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Securing your patients’ protected health information is essential. We cover who should be on your team and which outside partners are necessary to manage your practice’s data.
Data management and protection is a requirement by federal law for dental practices. The Health Insurance Portability and Accountability Act (HIPAA) defines a clinician’s responsibility regarding the maintenance of your patients’ protected health information (PHI). HIPAA laws require practices to have specific safeguarding measures in place that defend against cyberattacks and data breaches that compromise your patients’ privacy-or you could face thousands in federal fines.
However, protecting data is crucial for a practice’s success as well. John Flucke, DDS, and Technology Editor for Dental Products Report says that setting up your data team is vital for any dentist. He describes it as the “life-blood” of your practice.
“Several years ago, I was at a dental meeting talking with someone, and I asked him what software he was running in his practice. He waved me off, saying that was the staff’s job,” Dr. Flucke says. “I told him, ‘That’s your money.’”
We spoke to some experts in the industry on HIPAA compliance and data management to discover how to set up a data team for your practice that protects PHI and your practice’s bottom line. Here’s what they had to say.
Who should be on the team?
All of our experts agree that an internal team member should own and champion your HIPAA compliance and data management for the practice. Demetrios Andritsogiannis, founder and CEO of Aspida, a compliance technology solutions company that specializes in Secure Solutions for HIPAA, says it is the priority for your data team.
“Appointing a person to lead the charge for the team is crucial to your successful compliance efforts,” Andritsogiannis says.
“You need a centralized person that’s in charge and are who you go to with questions about HIPAA and data protection,” Steve White, vice president of sales and marketing for DDS Rescue, agrees.
However, the experts say that it doesn’t mean the doctor has no responsibility for data management and HIPAA compliance in the practice. As White points out, the doctor owns that data.
“They are responsible for it legally, morally, and ethically,” White says.
The dentist should have an active role in the data team, says Dr. Flucke. Understanding what is going on with IT, data protection, and management, as well as the HIPAA compliance efforts, not only protects the dentist against hackers but also from embezzlement, theft, or any other cybercrimes.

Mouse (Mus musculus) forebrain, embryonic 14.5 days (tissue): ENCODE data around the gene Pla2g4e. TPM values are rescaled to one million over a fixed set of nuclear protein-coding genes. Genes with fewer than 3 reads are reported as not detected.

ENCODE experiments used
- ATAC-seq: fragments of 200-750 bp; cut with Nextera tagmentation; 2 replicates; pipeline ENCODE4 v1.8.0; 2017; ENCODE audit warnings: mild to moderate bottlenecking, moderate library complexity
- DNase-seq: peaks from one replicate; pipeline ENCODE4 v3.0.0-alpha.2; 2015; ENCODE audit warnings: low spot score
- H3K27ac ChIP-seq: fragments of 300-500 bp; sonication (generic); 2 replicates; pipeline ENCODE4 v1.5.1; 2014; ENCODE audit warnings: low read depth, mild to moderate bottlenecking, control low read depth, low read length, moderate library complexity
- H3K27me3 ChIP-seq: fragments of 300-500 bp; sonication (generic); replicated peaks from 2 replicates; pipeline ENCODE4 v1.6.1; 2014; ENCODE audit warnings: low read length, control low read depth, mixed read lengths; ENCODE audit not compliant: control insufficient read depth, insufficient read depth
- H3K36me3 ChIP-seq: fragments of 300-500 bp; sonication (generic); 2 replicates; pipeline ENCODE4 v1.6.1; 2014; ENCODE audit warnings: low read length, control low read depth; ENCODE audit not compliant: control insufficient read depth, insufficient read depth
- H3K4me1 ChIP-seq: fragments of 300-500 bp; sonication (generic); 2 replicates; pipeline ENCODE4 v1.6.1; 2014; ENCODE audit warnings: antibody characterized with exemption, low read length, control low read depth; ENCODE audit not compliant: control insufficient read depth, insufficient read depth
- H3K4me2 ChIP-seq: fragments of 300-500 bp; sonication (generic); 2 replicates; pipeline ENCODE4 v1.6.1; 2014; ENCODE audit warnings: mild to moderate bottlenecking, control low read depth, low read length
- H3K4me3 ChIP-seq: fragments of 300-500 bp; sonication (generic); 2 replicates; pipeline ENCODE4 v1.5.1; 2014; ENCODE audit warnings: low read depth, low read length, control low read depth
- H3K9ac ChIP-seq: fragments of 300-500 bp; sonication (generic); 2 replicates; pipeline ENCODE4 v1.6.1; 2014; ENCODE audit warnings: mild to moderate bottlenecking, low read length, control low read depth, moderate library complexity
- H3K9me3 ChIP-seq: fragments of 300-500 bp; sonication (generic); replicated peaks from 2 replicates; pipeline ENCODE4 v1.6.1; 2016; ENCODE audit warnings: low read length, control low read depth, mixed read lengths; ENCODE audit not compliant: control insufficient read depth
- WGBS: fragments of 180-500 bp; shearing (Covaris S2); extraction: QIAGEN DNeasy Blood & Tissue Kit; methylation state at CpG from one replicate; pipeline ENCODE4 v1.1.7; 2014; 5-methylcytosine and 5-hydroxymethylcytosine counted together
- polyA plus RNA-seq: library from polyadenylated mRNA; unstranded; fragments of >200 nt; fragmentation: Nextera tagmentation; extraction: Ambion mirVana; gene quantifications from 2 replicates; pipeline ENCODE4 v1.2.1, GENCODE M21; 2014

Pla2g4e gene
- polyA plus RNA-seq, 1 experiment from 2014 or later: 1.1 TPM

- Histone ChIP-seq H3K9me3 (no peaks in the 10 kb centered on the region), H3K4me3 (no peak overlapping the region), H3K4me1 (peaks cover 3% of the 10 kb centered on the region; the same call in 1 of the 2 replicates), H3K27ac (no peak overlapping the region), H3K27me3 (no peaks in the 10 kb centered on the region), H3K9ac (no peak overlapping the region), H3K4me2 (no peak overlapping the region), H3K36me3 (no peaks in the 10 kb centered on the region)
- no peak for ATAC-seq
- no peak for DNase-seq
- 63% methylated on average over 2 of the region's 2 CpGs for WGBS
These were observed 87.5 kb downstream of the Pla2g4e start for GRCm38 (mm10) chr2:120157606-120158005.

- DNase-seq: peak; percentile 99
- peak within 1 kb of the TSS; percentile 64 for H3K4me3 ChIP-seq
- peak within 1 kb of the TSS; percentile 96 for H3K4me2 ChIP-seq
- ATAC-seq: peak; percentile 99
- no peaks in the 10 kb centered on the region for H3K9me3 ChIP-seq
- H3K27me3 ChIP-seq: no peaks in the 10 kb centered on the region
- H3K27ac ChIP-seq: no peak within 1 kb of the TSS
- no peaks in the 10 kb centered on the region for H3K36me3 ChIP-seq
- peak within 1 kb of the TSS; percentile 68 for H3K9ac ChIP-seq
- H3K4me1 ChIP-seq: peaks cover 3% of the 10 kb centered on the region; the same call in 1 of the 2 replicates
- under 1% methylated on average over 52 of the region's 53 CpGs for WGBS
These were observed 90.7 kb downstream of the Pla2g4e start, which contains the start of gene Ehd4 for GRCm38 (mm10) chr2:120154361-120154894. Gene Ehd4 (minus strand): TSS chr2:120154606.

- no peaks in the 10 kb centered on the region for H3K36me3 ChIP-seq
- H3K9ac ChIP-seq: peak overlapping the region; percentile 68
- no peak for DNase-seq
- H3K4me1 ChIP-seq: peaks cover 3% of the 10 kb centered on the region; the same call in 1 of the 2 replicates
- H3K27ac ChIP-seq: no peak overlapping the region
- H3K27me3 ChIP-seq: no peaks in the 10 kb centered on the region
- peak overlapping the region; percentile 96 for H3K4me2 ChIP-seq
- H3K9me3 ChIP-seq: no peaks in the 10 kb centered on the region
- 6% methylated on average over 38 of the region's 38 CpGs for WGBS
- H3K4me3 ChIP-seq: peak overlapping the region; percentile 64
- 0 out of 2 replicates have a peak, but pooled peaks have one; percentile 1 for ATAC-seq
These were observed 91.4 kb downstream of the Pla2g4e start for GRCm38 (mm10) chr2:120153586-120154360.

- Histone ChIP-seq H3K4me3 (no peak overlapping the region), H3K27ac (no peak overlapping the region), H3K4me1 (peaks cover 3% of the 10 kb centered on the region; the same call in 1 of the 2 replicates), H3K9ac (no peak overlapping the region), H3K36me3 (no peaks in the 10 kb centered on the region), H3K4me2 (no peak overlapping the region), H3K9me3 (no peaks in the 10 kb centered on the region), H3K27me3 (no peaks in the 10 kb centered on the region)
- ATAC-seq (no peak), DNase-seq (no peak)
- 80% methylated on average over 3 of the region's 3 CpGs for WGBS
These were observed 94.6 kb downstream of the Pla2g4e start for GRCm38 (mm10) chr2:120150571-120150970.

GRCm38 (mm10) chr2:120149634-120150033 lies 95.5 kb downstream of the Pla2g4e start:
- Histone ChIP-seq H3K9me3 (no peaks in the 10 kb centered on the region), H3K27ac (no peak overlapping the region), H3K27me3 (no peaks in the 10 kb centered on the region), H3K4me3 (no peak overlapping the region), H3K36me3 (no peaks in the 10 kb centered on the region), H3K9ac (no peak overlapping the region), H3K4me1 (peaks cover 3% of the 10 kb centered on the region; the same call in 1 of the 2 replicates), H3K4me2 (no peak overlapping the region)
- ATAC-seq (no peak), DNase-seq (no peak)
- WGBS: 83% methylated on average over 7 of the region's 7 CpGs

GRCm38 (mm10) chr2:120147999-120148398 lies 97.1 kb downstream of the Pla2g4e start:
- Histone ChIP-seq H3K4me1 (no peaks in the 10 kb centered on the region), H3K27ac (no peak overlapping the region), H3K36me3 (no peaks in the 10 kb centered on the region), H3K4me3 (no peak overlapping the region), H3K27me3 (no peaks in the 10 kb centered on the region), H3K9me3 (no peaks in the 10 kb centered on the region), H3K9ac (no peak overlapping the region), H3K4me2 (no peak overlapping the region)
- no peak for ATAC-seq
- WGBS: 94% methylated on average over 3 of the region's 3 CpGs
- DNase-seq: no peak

“If you don’t stay on top of it, you are at the mercy of the person who is,” Dr. Flucke says.
A practice should have a security officer that is separate from the dentist to provide a go-to person when the dentist is treating patients, White emphasizes. This setup improves productivity and patient experience.
“A lot of questions come up, from staff members and patients. To pull the doctor away from chairside every single time there’s a question about HIPAA or something needs to be handled is foolish,” White says.
Furthermore, Andritsogiannis says that having a person in charge does not give the rest of the team a pass on responsibility. Data management is everyone’s responsibility.
“Everyone's involved on the team,” Andritsogiannis says. “That includes the doctors, the owners, the staff or any member that is part of that covered entity in any form or fashion. They all should be trained and informed about all the compliance rules and processes to follow.”
Another crucial part of the data team is the outside partner, which is usually the IT provider. White says having someone that is an expert in data management and the potential threats to it is essential to your compliance efforts.
“You need a trusted IT provider, onsite,” White says. “You can’t get this done without it.”
Also, data management and HIPAA compliance are not tasks a single person can tackle on their own, Andritsogiannis says, and he encourages practices to find a third-party auditor to assess the practice’s vulnerabilities at least once a year. Self-audits often don’t find the potential liabilities because internal team members are too familiar with the setup and don’t see the problems, he says.
“It's best to get a second set of eyes to give you an audit or an assessment from a different perspective,” Andritsogiannis says. “Auditing yourself isn't always the best option. Making smart business decisions on which partners to bring in is very important.”
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A dental practice should have a separate cybersecurity and recovery business associate to serve as checks and balances for each other, White agrees. It’s challenging to have the same person in charge of maintaining the network (i.e., the IT provider) be in charge of the network auditing as well. Plus, this setup has other inherent dangers, too, he says.